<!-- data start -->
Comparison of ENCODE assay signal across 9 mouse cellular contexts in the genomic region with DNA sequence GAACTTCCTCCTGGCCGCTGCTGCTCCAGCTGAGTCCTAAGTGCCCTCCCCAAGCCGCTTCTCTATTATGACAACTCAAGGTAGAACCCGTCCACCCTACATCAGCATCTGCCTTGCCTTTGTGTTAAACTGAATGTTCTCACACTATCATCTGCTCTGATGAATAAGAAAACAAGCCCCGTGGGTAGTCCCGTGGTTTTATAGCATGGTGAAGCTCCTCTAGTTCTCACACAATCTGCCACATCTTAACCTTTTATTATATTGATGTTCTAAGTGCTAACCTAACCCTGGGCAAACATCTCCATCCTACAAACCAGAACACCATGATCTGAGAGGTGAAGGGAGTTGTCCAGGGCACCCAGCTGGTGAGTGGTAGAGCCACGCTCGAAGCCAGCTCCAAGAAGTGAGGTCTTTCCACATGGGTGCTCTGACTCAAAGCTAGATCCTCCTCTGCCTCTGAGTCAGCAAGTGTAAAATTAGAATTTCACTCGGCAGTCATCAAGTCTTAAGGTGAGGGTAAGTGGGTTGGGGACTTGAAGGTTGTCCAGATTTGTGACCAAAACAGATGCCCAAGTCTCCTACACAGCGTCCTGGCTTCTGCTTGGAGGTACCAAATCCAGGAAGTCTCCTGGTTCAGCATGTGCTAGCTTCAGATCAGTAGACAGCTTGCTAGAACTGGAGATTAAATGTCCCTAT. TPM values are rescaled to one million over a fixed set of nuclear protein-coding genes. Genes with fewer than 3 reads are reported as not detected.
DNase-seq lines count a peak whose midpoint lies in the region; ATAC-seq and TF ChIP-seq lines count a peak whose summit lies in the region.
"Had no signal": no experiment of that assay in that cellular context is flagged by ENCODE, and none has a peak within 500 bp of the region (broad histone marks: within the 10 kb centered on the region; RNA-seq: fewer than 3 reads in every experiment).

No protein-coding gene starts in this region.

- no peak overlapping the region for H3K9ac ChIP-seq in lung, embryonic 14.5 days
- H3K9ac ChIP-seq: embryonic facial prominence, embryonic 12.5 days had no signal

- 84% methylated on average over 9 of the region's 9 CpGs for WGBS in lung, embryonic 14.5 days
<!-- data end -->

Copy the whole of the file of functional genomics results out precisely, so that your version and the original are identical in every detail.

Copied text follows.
Comparison of ENCODE assay signal across 9 mouse cellular contexts in the genomic region with DNA sequence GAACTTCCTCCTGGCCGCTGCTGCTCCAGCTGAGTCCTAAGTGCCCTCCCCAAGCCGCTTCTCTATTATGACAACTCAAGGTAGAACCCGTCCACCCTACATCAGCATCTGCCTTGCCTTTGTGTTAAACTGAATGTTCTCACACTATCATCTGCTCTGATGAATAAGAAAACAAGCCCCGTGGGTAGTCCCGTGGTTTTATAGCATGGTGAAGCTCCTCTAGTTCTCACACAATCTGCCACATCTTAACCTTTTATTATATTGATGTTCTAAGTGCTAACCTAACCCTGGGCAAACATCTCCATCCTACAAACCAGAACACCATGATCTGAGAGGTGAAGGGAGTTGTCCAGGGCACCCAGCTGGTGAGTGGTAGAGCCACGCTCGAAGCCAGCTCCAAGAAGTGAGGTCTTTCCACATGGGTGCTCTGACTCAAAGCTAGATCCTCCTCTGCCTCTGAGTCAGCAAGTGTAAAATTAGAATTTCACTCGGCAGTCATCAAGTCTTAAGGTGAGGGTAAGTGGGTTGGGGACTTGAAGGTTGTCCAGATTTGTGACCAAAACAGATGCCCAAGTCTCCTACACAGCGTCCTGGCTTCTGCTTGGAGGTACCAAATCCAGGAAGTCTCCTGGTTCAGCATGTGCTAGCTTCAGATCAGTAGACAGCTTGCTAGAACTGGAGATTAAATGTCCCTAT. TPM values are rescaled to one million over a fixed set of nuclear protein-coding genes. Genes with fewer than 3 reads are reported as not detected.
DNase-seq lines count a peak whose midpoint lies in the region; ATAC-seq and TF ChIP-seq lines count a peak whose summit lies in the region.
"Had no signal": no experiment of that assay in that cellular context is flagged by ENCODE, and none has a peak within 500 bp of the region (broad histone marks: within the 10 kb centered on the region; RNA-seq: fewer than 3 reads in every experiment).

No protein-coding gene starts in this region.

- no peak overlapping the region for H3K9ac ChIP-seq in lung, embryonic 14.5 days
- H3K9ac ChIP-seq: embryonic facial prominence, embryonic 12.5 days had no signal

- 84% methylated on average over 9 of the region's 9 CpGs for WGBS in lung, embryonic 14.5 days